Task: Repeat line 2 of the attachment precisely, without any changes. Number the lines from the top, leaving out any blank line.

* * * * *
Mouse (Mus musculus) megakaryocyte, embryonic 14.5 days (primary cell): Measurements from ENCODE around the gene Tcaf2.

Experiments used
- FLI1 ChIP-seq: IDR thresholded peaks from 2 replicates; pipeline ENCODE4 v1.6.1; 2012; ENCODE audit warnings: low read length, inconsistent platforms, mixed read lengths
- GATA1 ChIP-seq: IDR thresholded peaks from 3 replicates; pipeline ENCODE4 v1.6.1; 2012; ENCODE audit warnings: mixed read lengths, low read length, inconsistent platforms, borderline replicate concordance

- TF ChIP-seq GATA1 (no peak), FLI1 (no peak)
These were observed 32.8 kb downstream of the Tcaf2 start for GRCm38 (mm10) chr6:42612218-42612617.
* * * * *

Experiments used